PORTSMOUTH — The commercial real estate sector on the New Hampshire Seacoast continues to be one the hottest in the state and in northern New England.
According to a recent market survey report by CBRE/New England, Portsmouth continues to be a strongly sought location. In the past few months, the national grocery retailer Trader Joe's announced it will open a new store in Newington, SIG Sauer is relocating its headquarters and manufacturing to Pease International Tradeport, and Kittery Trading Post just signed a major warehousing lease in Dover.
"There is more velocity in the market and more people in the market," said Margaret O'Brien, a vice president with CBRE in Portsmouth. "More people are bullish on the economy."
O'Brien represented the landlord in the Kittery Trading Post lease. Kittery Trading Post is moving out of the former Celestica facility at Pease (where SIG Sauer is moving in) and locating its warehousing operation at the former Textron facility (250,000 square feet) at Industrial Park Drive in Dover.
"More companies are expanding or relocating, and we are seeing an uptick in activity. They aren't sitting on the sidelines," O'Brien said.
"We're seeing the best activity we've seen in years," said Michael Kane of the Kane Company, which helped broker the SIG Sauer deal. "I think that deal (SIG Sauer) spoke volumes about the strength of the economy. People are clearly hiring; we are seeing (it) all across the real estate market, though it's less so in the retail sector."
The CBRE report had the Seacoast region/Interstate 95 corridor with an office vacancy rate in 2011 at 15.4 percent, down from 18.3 percent in 2010 and ahead of the national 16.2 percent average. It's been part of a continuing trend of greater activity in the downtown Portsmouth and suburban office markets.
"The Seacoast office market has recorded positive absorption for three consecutive years, signaling that it is continuing to experience a slow and steady recovery," the report stated.
O'Brien said Pease International Tradeport remains a popular but hard-to-fill location for prospective office tenants.
"There are still pockets of office space but we've seen locations like 273 Corporate Drive completely leased," she said. Even the downtown location at 99 Bow St. has been filled.
Despite the optimism, O'Brien said, there's still enough caution in the market that there hasn't been any overbuilding of office buildings, and strong credit tenants can still negotiate favorable lease packages, including improvements and lower long-term rental rates.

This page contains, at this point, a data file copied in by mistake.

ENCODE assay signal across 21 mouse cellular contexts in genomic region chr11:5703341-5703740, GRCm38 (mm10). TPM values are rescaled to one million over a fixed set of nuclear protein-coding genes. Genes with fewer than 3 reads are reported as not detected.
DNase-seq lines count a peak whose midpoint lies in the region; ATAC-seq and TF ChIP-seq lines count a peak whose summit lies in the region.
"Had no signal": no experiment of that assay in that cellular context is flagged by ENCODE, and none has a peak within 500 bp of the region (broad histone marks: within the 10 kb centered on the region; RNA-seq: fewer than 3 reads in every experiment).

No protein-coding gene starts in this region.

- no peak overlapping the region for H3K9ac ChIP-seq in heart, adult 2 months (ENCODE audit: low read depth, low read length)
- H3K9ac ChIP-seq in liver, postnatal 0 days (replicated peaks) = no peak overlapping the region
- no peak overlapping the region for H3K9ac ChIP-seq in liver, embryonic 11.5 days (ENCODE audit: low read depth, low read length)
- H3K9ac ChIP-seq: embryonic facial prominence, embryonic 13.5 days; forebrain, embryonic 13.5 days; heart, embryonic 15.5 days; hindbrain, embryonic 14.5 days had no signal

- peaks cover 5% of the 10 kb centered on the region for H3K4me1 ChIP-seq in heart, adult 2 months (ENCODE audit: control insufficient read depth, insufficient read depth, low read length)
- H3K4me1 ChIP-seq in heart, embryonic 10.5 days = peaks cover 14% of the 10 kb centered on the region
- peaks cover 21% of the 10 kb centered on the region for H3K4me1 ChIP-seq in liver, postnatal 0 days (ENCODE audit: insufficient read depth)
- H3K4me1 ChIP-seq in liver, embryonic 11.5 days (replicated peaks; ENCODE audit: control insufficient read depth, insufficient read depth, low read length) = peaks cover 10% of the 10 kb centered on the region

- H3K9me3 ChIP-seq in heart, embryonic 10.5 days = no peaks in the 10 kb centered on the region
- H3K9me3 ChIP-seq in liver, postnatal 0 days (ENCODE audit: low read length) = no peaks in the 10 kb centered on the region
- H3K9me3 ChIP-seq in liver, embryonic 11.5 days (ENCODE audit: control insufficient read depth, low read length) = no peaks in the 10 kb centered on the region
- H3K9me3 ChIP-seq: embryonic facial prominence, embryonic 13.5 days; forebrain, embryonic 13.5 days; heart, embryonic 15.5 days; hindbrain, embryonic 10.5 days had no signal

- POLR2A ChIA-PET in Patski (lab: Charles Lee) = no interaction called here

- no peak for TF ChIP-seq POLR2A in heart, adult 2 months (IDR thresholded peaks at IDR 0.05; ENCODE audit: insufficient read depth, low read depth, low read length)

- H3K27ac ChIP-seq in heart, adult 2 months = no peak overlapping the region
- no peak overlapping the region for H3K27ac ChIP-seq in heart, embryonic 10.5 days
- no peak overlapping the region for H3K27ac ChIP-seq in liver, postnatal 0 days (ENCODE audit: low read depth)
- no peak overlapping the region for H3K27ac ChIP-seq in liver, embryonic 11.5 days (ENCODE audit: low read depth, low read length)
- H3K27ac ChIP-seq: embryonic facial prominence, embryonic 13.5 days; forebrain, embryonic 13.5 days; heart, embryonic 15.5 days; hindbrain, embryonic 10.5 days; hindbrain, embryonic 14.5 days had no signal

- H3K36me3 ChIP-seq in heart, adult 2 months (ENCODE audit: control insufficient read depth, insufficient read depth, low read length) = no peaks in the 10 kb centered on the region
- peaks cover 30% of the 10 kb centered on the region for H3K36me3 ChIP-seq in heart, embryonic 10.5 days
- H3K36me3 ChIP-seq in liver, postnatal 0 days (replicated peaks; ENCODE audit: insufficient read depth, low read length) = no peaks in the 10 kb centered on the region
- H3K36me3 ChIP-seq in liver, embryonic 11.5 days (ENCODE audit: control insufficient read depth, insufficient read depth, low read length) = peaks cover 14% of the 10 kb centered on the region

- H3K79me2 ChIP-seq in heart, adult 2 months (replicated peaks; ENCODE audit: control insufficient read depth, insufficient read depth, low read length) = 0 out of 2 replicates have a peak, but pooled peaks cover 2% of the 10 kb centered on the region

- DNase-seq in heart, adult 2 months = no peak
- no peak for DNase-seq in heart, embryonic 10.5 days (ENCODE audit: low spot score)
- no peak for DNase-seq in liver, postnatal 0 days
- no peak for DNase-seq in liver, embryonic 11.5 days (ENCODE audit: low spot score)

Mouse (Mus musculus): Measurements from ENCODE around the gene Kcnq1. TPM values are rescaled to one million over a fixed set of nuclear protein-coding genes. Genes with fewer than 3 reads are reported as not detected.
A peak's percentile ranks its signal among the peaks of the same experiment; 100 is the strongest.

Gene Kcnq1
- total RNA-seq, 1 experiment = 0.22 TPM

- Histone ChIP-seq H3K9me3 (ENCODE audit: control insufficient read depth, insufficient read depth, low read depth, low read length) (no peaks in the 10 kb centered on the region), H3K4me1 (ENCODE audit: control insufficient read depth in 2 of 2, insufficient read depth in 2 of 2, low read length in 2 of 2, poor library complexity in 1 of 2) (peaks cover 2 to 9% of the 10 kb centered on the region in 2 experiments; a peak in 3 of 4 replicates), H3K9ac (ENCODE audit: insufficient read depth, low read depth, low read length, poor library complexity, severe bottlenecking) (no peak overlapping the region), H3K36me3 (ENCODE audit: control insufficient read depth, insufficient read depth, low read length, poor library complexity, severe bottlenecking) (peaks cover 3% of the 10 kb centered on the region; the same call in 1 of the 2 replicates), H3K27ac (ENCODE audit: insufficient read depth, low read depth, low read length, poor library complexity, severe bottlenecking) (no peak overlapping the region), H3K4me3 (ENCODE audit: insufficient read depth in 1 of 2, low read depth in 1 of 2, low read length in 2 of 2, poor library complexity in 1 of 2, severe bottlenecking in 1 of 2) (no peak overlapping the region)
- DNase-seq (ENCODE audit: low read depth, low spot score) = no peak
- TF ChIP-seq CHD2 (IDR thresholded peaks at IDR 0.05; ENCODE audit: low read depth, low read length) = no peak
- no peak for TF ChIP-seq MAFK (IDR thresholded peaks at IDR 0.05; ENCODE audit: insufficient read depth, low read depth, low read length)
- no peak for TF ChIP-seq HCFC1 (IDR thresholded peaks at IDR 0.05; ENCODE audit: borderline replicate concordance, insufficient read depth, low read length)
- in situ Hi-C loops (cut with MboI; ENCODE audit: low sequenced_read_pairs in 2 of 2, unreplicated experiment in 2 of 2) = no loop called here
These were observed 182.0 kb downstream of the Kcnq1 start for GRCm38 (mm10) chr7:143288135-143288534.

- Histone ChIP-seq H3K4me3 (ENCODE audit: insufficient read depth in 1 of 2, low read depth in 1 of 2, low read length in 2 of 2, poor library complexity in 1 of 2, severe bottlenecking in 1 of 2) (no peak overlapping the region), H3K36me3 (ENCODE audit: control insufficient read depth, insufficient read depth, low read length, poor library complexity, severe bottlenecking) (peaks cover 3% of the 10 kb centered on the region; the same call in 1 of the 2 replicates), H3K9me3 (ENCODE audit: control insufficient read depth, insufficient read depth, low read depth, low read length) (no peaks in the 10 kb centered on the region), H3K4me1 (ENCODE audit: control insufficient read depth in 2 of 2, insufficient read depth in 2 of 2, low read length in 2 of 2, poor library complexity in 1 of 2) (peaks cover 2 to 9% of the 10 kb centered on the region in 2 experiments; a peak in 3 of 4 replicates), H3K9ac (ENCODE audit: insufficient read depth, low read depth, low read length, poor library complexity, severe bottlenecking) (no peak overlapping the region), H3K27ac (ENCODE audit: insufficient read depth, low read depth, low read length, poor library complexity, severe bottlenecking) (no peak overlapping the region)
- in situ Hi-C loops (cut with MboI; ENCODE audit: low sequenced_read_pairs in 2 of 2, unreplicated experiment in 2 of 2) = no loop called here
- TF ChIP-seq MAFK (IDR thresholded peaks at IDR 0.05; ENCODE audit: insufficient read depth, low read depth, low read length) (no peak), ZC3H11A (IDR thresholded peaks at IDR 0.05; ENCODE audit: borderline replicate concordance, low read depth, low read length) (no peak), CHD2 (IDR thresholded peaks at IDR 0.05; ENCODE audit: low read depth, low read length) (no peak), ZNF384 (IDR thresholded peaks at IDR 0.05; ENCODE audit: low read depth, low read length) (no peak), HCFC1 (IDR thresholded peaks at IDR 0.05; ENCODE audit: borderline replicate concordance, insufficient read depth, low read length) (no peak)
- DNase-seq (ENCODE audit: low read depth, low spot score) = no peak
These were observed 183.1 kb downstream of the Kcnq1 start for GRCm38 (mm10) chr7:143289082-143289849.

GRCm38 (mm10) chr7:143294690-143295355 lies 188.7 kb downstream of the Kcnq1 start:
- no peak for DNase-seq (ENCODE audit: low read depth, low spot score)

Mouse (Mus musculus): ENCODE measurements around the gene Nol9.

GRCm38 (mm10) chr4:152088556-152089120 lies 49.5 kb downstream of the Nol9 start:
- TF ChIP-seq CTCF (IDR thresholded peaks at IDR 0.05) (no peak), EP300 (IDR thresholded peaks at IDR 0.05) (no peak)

By far, the industrial market is the strongest with vacancy in the Seacoast region at 11 percent, which was down from 12 percent in 2010, and it continues to outperform the Greater Boston and national industrial markets.
The reasons for the resiliency noted by the CBRE report are a small market overall (16.2 million square feet), limited land for expansion and less dependency on large multinational companies.
O'Brien said that certain parts and locations of the industrial market are very tight "with vacancies starting to fill and fewer warehousing options available."
But not everything is filling up. Seabrook has seen its vacancy rate decrease some, but it's still at 36 percent. There are still larger, antiquated buildings that are expected to languish unless building upgrades (such as large docking bays, efficient layouts and new ceiling lights) are made.
O'Brien said he believes there will be continued demand for manufacturing and warehousing facilities that could lead to development in available land areas away from Interstate 95 (where available land is almost all developed) and more toward Route 101 Hampton to Exeter and the Spaulding turnpike Dover to Rochester areas.
Kane said Portsmouth remains a draw because of its location, which can draw from three states and the economic magnet that Pease International Tradeport has become.
Kane also cited the efforts of city leaders and planners in Portsmouth who have continued to invest in the city's infrastructure — with efforts such as the State Street project — despite budget challenges.
"All these little things add up, and these investments have paid huge dividends in making Portsmouth even more attractive to companies and people who want to love and live here," he said.